Congolese writer slams leaders as 'torturers'

2016-03-17 21:18
French-Congolese writer Alain Mabanckou poses in Paris. (Joel Saget, AFP)

French-Congolese writer Alain Mabanckou poses in Paris. (Joel Saget, AFP)

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Paris - A Congolese author and one of the world's best known writers in French accused the government of Congo-Brazzaville of being "torturers" on Thursday as the country prepares for a presidential election this weekend.

Alain Mabanckou - a fierce critic of President Denis Sassou Nguesso's attempt to win a third term on Sunday - hit out as he took the chair of the prestigious College de France in Paris.

He lambasted the authorities for snubbing his inaugural lecture on Thursday - the first time a writer has been asked to hold the artistic chair of one of France's most renowned educational establishments - telling French radio, as long as "they remain [in the Congo] doing their culture of torture and barbarism, I will stay here [in Paris]."

Earlier Mabanckou, 50, best known in English for his comic novels "Broken Glass" and "Black Bazaar", had been scathing about the officials' absence.

"If the Minister of Culture of Congo-Brazzaville cannot find the time to come to the college, then I will give him the title of Minister of Lack of Culture," the novelist told French media.

'Rainbow French'

"I know I have angered them and the culture minister is getting himself all excited, shaking somewhere," he said on France Inter radio, bemoaning the "disastrous cultural policies" of many African governments.

Mabanckou's latest novel, "Petit Piment" (Little Pepper) has been seen by some as a satire on the three decades of Sassou Nguesso's rule, which began with him as head of a one-party socialist state.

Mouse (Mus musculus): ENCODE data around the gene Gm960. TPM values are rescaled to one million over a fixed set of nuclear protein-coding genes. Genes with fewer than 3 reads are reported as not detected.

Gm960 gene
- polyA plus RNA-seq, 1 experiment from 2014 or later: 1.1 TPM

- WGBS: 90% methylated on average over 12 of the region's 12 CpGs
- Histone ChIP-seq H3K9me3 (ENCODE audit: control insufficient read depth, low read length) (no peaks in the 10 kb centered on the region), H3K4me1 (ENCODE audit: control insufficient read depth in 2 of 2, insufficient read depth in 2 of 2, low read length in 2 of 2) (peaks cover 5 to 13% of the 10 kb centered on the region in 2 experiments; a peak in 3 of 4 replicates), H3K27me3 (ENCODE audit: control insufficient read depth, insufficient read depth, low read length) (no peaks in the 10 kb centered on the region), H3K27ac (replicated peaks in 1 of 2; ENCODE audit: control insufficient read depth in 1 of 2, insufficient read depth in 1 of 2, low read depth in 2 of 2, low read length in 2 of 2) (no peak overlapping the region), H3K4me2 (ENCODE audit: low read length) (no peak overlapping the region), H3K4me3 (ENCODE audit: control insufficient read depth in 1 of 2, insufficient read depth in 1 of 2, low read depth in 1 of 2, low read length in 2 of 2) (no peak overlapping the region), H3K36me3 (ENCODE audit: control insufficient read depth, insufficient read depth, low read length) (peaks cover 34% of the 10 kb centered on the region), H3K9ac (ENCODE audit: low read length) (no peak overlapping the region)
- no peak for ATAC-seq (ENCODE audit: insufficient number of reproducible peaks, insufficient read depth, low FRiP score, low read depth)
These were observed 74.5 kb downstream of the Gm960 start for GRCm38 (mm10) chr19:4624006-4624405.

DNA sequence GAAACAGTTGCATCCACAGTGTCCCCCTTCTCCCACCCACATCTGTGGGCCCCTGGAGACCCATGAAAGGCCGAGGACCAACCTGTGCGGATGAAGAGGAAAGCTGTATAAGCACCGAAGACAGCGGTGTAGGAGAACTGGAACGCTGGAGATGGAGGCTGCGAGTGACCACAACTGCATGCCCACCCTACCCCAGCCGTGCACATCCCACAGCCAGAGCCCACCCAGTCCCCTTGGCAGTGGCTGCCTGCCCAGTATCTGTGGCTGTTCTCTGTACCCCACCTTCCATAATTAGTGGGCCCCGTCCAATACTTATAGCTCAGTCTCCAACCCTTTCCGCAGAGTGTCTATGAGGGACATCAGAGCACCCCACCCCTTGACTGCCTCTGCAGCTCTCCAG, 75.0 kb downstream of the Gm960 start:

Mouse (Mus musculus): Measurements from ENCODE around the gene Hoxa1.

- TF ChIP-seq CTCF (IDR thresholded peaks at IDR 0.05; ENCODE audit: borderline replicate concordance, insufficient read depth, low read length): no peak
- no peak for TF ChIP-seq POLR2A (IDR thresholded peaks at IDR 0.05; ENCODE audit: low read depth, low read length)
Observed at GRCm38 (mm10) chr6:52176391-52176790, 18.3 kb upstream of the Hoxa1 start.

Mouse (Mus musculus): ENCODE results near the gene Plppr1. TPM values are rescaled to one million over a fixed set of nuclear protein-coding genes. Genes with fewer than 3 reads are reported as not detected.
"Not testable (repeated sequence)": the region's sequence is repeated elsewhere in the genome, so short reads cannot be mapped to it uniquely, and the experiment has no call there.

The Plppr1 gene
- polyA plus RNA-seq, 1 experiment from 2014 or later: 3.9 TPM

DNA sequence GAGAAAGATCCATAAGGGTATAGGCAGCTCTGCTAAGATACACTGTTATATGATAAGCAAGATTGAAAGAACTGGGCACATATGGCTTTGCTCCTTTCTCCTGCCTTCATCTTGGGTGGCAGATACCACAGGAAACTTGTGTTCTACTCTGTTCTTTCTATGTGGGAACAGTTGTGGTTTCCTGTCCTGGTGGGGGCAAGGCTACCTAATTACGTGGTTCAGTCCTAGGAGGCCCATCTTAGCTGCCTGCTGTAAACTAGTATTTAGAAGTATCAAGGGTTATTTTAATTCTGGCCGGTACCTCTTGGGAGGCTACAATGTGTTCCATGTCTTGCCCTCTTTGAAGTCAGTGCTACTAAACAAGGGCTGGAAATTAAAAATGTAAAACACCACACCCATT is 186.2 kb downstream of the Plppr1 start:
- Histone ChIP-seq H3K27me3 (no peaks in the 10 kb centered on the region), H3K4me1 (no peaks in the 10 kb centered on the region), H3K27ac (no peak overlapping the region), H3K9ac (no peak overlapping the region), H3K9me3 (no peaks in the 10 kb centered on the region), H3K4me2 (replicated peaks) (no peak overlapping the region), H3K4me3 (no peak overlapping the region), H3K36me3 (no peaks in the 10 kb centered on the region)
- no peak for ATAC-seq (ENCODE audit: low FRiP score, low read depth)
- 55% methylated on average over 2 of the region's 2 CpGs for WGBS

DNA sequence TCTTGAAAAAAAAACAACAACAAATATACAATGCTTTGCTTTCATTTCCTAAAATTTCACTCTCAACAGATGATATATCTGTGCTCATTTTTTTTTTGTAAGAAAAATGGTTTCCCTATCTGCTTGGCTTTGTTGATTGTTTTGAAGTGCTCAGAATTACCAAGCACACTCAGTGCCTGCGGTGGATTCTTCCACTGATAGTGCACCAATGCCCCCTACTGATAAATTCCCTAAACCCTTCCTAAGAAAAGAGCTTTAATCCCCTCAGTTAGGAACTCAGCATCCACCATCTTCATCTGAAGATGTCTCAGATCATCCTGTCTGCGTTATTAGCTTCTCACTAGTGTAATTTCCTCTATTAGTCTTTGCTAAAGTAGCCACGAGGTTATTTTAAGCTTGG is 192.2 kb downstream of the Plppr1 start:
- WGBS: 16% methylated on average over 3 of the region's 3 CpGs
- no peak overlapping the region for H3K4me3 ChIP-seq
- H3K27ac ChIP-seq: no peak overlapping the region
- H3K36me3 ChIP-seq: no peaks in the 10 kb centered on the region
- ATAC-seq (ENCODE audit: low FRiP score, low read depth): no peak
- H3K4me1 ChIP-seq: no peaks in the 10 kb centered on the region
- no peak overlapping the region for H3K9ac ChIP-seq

The author, a professor at UCLA in California, vowed he would use his year at the College de France to highlight African writing and give it its proper place in the pantheon of French letters.

"Some think still that Africans don't have literature like some think that Africa has not entered history," he said, referring to a controversial speech by former French president Nicolas Sarkozy in 2007.

"That is not true," he said, "We have no need to enter into history, we are history. The history of France was also stitched by its black sons... France is not really a white Judeo-Christian country," he said, taking up equally hotly disputed remarks by one of Sarkozy's former ministers.

While English literature has embraced its global diversity, he argued, France has been slow to do so. "French is not just spoken along the Seine or in Cafe de Flore", the one-time Parisian watering hole of writers and philosophers such as Jean-Paul Sartre and Simone de Beauvoir, he said.

"The French language is also the crackle of Abidjan, of all that happens in Dakar.... It is that multicoloured, rainbow French that I look for," he said.

The College de France is a uniquely French institution where any member of the public can attend lectures given by acknowledged experts in their fields on a variety of subjects including medicine, law and mathematics.

Read more on:    denis sassou nguesso  |  congo  |  central africa

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